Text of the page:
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Launch of an Industry

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Presentation by Bill Elrick at FCHEA Washing DC briefing

Presentation by Bill Elrick at FCHEA Washing DC briefing

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  • Fuel cells come in a range of sizes and purposes. They power everything from handheld consumer products to the space shuttle. As a technology, it’s proven and mature and is making an impact in California. First with stationary power.
  • Today, fuel cells across the state provide more than 60MW of power—enough to power a small city. The red dots depict the deployment locations of stationary fuel cells in California at hospitals, grocery stores, universities and utility companies. Stationary fuel cells are real and ready for the commercial market, and so are vehicles….
  • Major automakers have fuel cell vehicles operating in California and around the world. Three CA transit agencies are operating fuel cell buses, too. Automakers have announced partnerships and production plans. Technology continues to meet or exceed DOE development targets. But why, exactly, do we need FCEVs?
  • Fuel cell vehicles are electric cars and buses that you refill instead of recharge. Pull into a hydrogen station and fill the tank with gaseous hydrogen. It takes about 5 minutes to fill the tank and range is comparable to a gas car. Some stations, like this one, make hydrogen on site. Others have it delivered. Hydrogen is made with local resources, including renewables.FCEVs have power and performance with fast refill times, long range and zero tailpipe emissions. They are an important part of the “all of the above” energy strategy we need.
  • California is committed to the progress of FCEVs as part of a zero-emission vehicle strategy. To support ZEV adoption, Governor Brown issued an executive order and created a ZEV Action Plan that outlines the state’s plan to support commercialization and consumer adoption. Part of that is through station funding. he state continues to provide funding for hydrogen stations, including pending legislation that would secure $20M annually for the next several years to further develop the hydrogen station network.The question is…chicken or egg? Which comes first? I have the answer.
  • For years, we’ve been working with station owners, who are independent business people, not oil companies. They are interested in adding hydrogen, but want to cover the high start-up costs associated with a new product and sell a fuel that can stand on it’s own without subsidies.We engaged Energy Independence Now and Caliber Consulting to develop a financial model that shows station owners the business potential of hydrogen.
  • Last month we published a Roadmap for FCEBs too. It calls for two Centers of Excellence, each operating 40 fuel cell buses and a hydrogen station. The buses in operation have already proven they can meet transit agencies’ requirements for performance, with the larger production numbers that the planned Center provide, FCEBs can prove their cost competitiveness, too. As with other technologies, success in a transit bus moves into other heavy-duty vehicles.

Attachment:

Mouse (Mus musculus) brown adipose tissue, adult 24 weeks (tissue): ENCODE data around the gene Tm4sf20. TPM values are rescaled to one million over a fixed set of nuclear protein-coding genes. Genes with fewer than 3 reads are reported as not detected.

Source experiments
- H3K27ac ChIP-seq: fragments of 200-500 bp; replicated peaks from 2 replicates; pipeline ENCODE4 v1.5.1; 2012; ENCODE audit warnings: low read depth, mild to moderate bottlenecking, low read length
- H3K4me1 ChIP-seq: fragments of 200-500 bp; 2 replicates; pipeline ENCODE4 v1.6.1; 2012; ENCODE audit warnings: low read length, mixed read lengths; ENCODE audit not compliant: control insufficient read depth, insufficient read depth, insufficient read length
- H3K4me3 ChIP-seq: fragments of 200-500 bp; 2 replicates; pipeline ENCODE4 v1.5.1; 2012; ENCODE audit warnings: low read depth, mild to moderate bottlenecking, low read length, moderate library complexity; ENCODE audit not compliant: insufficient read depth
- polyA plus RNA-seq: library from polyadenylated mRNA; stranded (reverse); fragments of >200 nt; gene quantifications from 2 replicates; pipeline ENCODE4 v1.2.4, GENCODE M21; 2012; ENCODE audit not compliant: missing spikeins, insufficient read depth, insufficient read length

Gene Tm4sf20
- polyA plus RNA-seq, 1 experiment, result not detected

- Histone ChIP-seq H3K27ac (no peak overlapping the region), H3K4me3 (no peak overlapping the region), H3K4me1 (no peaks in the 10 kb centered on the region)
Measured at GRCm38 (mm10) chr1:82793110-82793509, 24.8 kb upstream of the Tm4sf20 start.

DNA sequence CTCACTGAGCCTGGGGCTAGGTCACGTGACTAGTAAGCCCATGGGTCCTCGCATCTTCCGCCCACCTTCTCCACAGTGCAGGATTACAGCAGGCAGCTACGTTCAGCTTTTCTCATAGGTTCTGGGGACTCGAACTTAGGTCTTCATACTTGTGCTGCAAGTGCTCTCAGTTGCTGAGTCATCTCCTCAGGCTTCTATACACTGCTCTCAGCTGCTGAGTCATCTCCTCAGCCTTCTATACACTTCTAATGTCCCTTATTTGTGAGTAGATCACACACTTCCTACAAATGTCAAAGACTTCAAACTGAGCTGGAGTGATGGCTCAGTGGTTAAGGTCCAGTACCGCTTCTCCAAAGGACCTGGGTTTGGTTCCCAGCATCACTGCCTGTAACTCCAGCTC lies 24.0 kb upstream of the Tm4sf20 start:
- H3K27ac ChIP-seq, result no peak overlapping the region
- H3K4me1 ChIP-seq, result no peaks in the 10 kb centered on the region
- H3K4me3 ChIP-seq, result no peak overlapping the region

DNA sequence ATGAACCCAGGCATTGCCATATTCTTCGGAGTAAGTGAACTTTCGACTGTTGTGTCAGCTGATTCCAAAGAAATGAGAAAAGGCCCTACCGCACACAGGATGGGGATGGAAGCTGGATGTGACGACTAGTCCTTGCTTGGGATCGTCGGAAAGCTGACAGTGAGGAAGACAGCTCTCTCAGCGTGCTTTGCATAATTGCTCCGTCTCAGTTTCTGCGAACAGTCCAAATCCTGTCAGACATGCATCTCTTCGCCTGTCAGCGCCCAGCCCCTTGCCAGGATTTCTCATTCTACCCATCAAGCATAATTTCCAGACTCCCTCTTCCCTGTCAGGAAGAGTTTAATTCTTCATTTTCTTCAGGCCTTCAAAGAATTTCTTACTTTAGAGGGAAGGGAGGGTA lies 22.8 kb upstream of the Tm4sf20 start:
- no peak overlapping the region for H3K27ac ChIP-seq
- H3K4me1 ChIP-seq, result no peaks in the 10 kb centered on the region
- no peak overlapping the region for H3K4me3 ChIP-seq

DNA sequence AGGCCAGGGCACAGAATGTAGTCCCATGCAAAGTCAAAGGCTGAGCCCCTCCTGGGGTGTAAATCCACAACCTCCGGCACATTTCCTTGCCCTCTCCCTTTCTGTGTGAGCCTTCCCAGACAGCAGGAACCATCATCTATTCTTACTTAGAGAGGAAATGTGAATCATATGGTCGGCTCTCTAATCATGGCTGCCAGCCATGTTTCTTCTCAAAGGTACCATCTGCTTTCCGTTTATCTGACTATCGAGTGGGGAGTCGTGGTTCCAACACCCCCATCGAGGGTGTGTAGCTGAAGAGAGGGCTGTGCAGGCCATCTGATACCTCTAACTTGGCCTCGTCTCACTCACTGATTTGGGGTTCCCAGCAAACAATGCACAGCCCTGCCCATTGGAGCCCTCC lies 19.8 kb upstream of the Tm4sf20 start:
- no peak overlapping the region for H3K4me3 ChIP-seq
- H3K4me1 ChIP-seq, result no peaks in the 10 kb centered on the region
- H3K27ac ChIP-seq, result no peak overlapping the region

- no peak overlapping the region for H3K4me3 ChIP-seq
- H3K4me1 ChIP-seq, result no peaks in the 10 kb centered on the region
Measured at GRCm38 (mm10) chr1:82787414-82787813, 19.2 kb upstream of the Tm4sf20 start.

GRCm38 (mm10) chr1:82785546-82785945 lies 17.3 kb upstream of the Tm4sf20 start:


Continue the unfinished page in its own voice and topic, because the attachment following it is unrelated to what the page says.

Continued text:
• Buses, cars, stations and stationary come together at the Orange County Sanitation District. This DOE-funded project is a tri-generation system that makes hydrogen, heat and electricity from biogas derived from wastewater solids…the stuff you wash down the garbage disposal and flush down the toilet. A stationary fuel cell converts the methane into electricity, fuel and creates the hot water that the digester needs to work. It’s a very efficient system that converts a greenhouse gas into energy.
  • We are lucky to be at the beginning of a shift in technology that will bring millions of zero-emission vehicles to the roads. And fortunate to be in a state that is committed to our collective future. Thank you for your time and this opportunity.

Launch of an Industry Launch of an Industry Presentation Transcript

  • Launch of an industryFuel Cells in CaliforniaBill Elrick
  • SOURCE: SGIPCommercialMarketStationary fuel cells• Wastewater plants• Hotels• Food processing• Breweries• Government• Universities• Hospitals• Communications• Utilities• Grocery stores• Manufacturing
  • Real and ready
  • Zero emission vehicles in California• ZEV Regulation - (www.arb.ca.gov/msprog/zevprog/zevprog.htm)» Fuel cell electric vehicles» Plug-in electric vehicles• Governor’s Executive Order & ZEV Action Plan» By 2015: Major metropolitan areas “ZEV-ready” with infrastructureand streamlined permitting» By 2020: ZEV infrastructure can support up to 1 million vehicles» By 2025: Over 1.5 million ZEVs in California5http://opr.ca.gov/docs/Governors_Office_ZEV_Action_Plan_(02-13).pdf
  • Stations first• 11,000 gas & diesel• 1,200 electric• 140 CNG• 59 E85• 100 hydrogen
  • A California Road Map• Coverage» Fueling opportunities• Confidence» Automakers build volume» Customers purchase FCVs• Commercial» To launch market and build capacitywww.cafcp.org/roadmap
  • Working with station owners“Am I going to make a million-dollar mistake by offering—or notoffering—a new fuel?”“How is this different from theway I operate now?”“What’s the ROI for hydrogen?”“How can it exist withoutsubsidies? Can it stand on it’sown?”
  • Fuel cell buses
  • Tri-generation
  • We get there together!Bill Elrick@cafcpbelrick@cafcp.org